Buses performance data

Measuring performance

We measure network performance by comparing the number of kilometres a route has done in the last quarter.

We compare each quarter to the same quarter of the previous year, rather than the last quarter of the same year. This is because factors affecting performance, like traffic conditions, can vary depending on the time of year, so this system makes it possible to identify underlying trends.

Scheduled kilometres may not be met because journeys are cancelled or suspended due to:

  • Traffic congestion
  • Staff availability
  • Engineering problems or mechanical breakdown

Quality of service indicators (QSI) are used to monitor service reliability.

Customer satisfaction

We ask a sample of passengers to give a score out of 100 on a wide range of bus service features, based on the journey they have just made. Passengers are carefully selected each quarter to represent all bus passengers in London.

Recent figures can be found in the latest quarter summary document below.

Defining the passenger journey

A passenger journey is defined as one ride on a single vehicle - not a bus trip from A to B as this may include more than one bus ride.

Statistics include all London Buses' contracted services but exclude any non-scheduled kilometres, London Service Permit routes and other special services.

Bus speeds reports

We monitor the speeds of buses to understand the impacts of changing road network conditions. Bus speeds include time spent stationary (for example at traffic lights and at bus stops). Bus speeds are available for the entire network, by borough, and by route.

  • All data is in miles per hour
  • All AM data is taken for Mondays to Fridays, School and Non School days, between 07:00 and 10:00
  • At Route level, some routes may be appear twice. This is because a service change happened during a period. A service change may include a change to a route structure, contract or operator

Factors affecting performance

Quarter 2 2023/24 (24 June 2023 to 15 September 2023)


Bus Network Performance for Quarter 2 was better than Q1, but some results were worse than the same quarter last year and performance was also worse than the last pre-pandemic Q2 in 2019-20.

The percentage of scheduled services that were operated was higher than Q1; Q2 normally produces the best performance of the year due to seasonal impacts including the school summer holidays when less disruption is expected. Nevertheless, performance was worse than the pre-Covid baseline with higher losses in all categories. Staff sickness/absence and shortage of drivers remains higher than historic expectations as does mechanical losses which during Q2 were particularly impacted by hot weather in early September. Other issues impacting performance in Q2 included Blackwall Tunnel Approach works, Wireless Festival, Hampton Court Flower Show, Pride and Wandsworth & Putney bridge closures.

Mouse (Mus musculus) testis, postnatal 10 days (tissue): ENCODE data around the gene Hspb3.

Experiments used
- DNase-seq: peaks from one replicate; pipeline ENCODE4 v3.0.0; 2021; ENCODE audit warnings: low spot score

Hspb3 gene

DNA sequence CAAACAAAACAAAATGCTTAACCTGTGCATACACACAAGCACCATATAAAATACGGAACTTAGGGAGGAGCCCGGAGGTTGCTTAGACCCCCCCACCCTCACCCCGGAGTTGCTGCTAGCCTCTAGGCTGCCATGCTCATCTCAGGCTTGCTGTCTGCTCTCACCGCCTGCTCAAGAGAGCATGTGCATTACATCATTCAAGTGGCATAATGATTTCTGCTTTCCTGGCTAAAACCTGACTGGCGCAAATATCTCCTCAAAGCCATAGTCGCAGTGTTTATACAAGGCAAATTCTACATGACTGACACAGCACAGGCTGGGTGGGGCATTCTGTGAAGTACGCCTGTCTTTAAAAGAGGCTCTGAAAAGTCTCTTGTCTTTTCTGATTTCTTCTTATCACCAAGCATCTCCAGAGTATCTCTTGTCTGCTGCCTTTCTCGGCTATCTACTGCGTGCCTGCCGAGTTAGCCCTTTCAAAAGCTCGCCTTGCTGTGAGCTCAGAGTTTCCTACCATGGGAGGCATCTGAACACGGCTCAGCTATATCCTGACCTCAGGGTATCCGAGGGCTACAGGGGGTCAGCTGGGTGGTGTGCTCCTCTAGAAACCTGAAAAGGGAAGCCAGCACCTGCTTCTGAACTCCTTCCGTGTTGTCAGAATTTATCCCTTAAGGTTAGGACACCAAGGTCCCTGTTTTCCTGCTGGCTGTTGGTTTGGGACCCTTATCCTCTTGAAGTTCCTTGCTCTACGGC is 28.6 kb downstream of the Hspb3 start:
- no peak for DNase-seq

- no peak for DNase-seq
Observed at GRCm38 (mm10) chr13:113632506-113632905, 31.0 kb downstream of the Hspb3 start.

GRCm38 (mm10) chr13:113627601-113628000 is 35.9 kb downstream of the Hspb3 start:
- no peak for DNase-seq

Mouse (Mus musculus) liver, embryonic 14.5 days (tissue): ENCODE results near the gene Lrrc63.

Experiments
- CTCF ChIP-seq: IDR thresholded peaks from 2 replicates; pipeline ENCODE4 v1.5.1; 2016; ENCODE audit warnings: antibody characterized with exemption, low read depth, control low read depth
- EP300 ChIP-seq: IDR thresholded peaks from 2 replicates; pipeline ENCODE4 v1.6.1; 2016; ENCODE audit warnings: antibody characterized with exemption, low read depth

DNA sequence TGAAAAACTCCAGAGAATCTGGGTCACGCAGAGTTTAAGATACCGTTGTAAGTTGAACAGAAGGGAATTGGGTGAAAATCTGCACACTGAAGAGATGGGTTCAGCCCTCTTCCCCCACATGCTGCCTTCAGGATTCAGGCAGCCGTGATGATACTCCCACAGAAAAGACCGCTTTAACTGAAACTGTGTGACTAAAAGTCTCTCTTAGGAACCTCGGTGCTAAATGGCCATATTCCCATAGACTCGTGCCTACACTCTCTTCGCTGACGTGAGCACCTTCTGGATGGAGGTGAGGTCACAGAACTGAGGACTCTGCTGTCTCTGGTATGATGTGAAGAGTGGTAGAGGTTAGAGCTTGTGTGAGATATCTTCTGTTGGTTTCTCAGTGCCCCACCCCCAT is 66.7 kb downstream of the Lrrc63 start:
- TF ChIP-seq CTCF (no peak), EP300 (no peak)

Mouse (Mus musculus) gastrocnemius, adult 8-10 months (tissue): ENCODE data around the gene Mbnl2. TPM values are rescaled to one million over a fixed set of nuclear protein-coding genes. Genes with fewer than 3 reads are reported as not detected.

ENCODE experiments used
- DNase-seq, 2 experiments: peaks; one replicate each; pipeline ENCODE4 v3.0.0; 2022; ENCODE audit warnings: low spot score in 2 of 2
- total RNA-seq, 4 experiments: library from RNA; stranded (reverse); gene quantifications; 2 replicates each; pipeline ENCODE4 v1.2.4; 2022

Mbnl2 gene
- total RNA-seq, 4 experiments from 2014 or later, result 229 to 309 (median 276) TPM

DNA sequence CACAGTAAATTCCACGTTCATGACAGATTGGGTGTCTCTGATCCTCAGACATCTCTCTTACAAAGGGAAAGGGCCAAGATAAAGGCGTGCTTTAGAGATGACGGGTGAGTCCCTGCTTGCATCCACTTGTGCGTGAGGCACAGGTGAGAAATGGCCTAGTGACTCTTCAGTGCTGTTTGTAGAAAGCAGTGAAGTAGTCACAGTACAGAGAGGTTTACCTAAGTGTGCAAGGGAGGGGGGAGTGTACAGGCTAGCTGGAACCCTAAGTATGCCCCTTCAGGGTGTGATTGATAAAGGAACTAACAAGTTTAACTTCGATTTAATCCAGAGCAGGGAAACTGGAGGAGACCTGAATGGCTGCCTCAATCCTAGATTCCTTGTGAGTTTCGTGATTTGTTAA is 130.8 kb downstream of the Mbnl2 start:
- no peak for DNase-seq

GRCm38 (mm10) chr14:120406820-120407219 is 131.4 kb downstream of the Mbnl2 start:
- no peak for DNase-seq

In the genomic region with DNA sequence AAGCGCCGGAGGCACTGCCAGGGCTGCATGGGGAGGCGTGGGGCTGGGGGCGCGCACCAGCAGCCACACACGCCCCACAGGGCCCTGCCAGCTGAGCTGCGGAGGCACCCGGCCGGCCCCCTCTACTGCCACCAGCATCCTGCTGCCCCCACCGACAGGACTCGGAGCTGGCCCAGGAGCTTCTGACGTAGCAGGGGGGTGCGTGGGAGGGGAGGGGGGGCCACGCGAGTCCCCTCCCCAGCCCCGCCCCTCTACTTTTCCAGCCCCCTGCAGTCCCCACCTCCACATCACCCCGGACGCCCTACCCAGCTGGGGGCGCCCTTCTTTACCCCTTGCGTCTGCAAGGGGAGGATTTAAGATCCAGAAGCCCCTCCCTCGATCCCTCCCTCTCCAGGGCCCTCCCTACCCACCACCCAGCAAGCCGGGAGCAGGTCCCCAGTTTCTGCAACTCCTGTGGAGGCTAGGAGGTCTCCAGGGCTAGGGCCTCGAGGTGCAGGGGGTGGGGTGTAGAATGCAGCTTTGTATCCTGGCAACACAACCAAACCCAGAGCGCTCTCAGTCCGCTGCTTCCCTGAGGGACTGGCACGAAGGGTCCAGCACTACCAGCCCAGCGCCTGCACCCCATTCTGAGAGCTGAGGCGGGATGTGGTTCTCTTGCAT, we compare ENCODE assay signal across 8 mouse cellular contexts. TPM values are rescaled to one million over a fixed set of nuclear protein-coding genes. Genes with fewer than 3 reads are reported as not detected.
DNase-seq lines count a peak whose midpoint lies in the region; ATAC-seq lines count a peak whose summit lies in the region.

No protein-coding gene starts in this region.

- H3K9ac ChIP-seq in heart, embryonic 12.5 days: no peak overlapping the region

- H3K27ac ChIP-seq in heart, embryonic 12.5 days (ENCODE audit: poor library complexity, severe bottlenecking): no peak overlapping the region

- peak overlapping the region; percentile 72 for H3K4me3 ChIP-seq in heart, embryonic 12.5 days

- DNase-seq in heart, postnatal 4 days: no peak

Until 2017, average bus speeds had been in consistent decline. The deterioration had been reversing over the previous two years, although speeds remained much slower than in 2014. The Covid pandemic restrictions saw bus speeds increase significantly in 2020 and whilst these began to fall back at the start of 2021, they remained slightly higher than pre-pandemic levels throughout 2022/23. However, Q1 saw overall bus speeds close to pre-pandemic levels and that has also been evident for Q2. Bus speeds in inner NW, outer NE and outer SW London have fallen below pre-pandemic levels.

The dual Covid impacts of reduced passenger numbers and less traffic disruption had a large boosting effect on reliability in 2020-21 and to a lesser extent in 2021-22. In 2022-23 the network reliability performance had deteriorated beyond the pre-Covid baseline and this has continued in 2023-24 to date. Q2 EWT performance was better than Q1 due to seasonality as outlined above and was the same as Q2 last year. Before the start of the pandemic, inner London EWT had been improving whilst outer London had recorded a deterioration. Covid restrictions then brought about significant improvements across all areas of London. In Q2 all areas of London were worse than pre-pandemic levels. Punctuality of low frequency services also saw a similar temporary boost due to Covid impacts after which performance deteriorated. Q2 performance was worse than pre-pandemic levels and worse than Q2 last year. Night bus performance had returned to more normal levels at a faster rate than day routes and in Q2 the percentage of night buses on-time was below pre-pandemic levels but better than the same period last year.


International Bus Benchmarking Group

London is a member of the International Bus Benchmarking Group (IBBG), an international knowledge sharing network of bus companies. It was established in 2004 and is facilitated by Imperial College London.

Benchmarking is a continuous systematic process for evaluating the products, services, processes or organisations that are recognised as representing best practice for the purpose of organisational improvement. A blend of operational and customer metrics are used to track the performance of the bus network.

Every year, a review of buses performance monitoring is evaluated internally and presented to TfL's Independent Investment Programme Advisory Group (IIPAG) by Imperial College London to justify expenditure and ensure quality of service provided to passengers.

Demand-responsive bus performance

In 2019-20 we ran 2 service trials in Sutton and Ealing to explore how demand-responsive buses could:

  • Complement current public transport services
  • Reduce car dependency

We suspended and closed the trials in spring 2020 because of Government advice on non-essential travel.